Written in collaboration with Jeremy Bowler.
Yes, we’re talking about eco-friendly death today! I mean, why not? Death is one of the most certain parts of life for all of us.
When it comes to the death and funeral industry, sustainability isn’t typically the first thing to come to mind. Death is hard, grief is such a challenge, it’s hard to live more sustainably when your mind is cluttered with thoughts, and not everyone has the time or even the headspace to consider what they should do. To a degree, it’s true that the funeral and death industry isn’t necessarily eco-friendly. So, what can you do to ensure that you or your loved one has an eco-friendly passing and memorial?
Natural Burial Practices
Traditional burial practices often involve embalming fluids and non-biodegradable caskets, which can be harmful to the environment. Alternatively, opting for a natural burial, where the body is interred without embalming and in a biodegradable coffin or shroud, is a sustainable alternative. This allows the body to decompose naturally, returning nutrients to the soil. Nowadays there are bamboo caskets, wicker caskets, and even biodegradable sheets too.
Opt for Green Cemeteries
Green cemeteries or even conservation burial grounds are specifically designed to minimize the environmental impact of burials. They are not widely available but are slowly growing in popularity. These sites often embrace natural landscapes, prohibit traditional markers, and may even contribute to conservation efforts. Choosing such a resting place supports the preservation of natural habitats.
While cremation isn’t perfectly eco-friendly due to energy consumption, it is far more sustainable than the traditional burial route of embalming fluids and nonbiodegradable caskets. It is also a common and widely available practice.
If keeping a loved one’s ashes after cremation, consider using an urn made from biodegradable materials. You can also find urns for two people, reducing the amount of material needed while also allowing two people who were united during life to stay close together during death. Some urns are designed to break down naturally, allowing ashes to be scattered or buried, contributing to the cycle of life.
Aquamentation is still fairly new and not as popular, but it is believed to be even more eco-friendly than cremation or traditional burial. This process uses water, heat, and alkaline chemicals to accelerate decomposition, leaving behind only bones. It is not widely available everywhere, and the cost also varies widely.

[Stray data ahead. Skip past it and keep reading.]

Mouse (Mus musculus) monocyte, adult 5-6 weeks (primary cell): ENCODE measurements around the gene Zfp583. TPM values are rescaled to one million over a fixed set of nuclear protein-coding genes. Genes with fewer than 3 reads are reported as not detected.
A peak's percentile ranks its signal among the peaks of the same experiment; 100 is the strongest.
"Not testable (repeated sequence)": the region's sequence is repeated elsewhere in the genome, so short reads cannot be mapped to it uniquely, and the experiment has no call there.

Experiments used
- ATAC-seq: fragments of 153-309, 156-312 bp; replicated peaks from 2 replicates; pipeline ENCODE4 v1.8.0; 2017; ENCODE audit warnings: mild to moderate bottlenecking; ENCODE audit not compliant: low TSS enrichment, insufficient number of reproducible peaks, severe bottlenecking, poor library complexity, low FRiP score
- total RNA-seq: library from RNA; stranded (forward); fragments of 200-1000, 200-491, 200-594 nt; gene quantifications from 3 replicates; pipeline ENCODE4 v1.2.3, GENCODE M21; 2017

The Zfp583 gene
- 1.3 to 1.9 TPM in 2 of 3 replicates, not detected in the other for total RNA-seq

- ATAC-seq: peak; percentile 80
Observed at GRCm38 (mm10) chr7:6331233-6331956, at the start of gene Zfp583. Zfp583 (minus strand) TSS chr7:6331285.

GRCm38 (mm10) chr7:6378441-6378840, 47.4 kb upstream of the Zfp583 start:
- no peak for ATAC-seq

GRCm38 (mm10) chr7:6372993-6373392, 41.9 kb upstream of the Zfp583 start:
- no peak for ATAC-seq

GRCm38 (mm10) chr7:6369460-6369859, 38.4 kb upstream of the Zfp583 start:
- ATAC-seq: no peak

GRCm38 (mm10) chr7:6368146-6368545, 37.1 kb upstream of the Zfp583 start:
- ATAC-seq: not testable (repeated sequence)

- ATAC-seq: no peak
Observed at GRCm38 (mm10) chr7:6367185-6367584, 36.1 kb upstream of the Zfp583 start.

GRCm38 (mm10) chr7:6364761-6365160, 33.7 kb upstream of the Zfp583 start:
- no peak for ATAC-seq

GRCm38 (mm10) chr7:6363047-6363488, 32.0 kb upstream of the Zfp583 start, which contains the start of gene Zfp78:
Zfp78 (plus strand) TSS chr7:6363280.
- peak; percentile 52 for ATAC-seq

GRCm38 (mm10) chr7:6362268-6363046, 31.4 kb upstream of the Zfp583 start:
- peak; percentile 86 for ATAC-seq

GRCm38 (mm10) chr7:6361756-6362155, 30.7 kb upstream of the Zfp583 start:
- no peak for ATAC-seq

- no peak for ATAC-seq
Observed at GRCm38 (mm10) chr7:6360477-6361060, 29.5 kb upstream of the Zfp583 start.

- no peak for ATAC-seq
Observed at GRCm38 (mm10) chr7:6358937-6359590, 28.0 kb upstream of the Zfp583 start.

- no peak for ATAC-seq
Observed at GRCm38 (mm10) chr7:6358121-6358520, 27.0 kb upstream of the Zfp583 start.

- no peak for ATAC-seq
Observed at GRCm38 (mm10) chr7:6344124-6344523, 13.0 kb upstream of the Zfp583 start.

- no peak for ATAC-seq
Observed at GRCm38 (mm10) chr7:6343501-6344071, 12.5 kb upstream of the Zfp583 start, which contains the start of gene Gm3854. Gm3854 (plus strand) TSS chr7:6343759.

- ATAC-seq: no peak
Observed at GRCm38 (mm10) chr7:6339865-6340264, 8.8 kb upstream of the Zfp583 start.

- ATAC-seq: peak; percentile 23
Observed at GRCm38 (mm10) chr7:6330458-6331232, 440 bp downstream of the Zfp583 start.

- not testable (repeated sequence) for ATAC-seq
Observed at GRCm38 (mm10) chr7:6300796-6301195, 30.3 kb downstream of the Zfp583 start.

Consider a Memorial Tree
Many people dealing with grief desire a physical space that will allow them to feel connected with their deceased loved one. As an alternative to a traditional burial in a cemetery, consider honoring a loved one by planting a memorial tree in a beautiful and sustainable gesture. You can choose a tree species that is native to the area and consider dedicating a tree to a public space or using biodegradable urns that contain seeds. This living memorial not only celebrates life but also contributes positively to the environment. Even if you don’t have space for a memorial tree, there are memorial tree organizations that focus on creating a forest.
Consider Organ Donation
Depending on where you live, you can either sign up your loved one to be an organ donor upon death, or you yourself can opt for organ donation. This is often seen as a way to give life even after death. Organ donation not only provides a profound gift to those in need but also reduces the environmental impact of burial or cremation.
Communicate Your Wishes
Many families who are planning a loved one’s funeral don’t immediately think of sustainability – they usually opt for a package that is least stressful and requires the least amount of planning. This is entirely understandable given the circumstances. To reduce mental burden on your loved ones, and to ensure your wishes are carried out, be sure to communicate your wishes for your own death and memorial. Depending on your health, age, and other life circumstances, you might also be able to work directly with a funeral home or organization to carry out your sustainable wishes.
Stick with Digital Invitations and Programs
Digital invitations and programs are becoming more prevalent, making them an easy thing to keep in mind and implement. You will save a lot of money on materials and printing while reducing your carbon footprint. If printed materials are necessary or desired, choose recycled or sustainably produced paper and encourage recycling after the event.
Encourage Carbon Offsetting
Attendance at funerals typically involves a lot of travel by loved ones. It is incredibly meaningful to gather together, though not always the best for the planet! Encourage people to donate to programs that focus on carbon offsetting (especially when it comes to air travel), and try to encourage eco-friendly transport such as carpooling, buses, and trains. Or, do the carbon offsetting yourself by donating on everyone’s behalf.
While death and funerals aren’t everyone’s favorite topic to consider, it can be empowering to make death-related decisions that align with your values. We hope these ideas have given you things to consider when it comes to sustainability and final goodbyes!
xoxo Laura (in collaboration with Jeremy Bowler)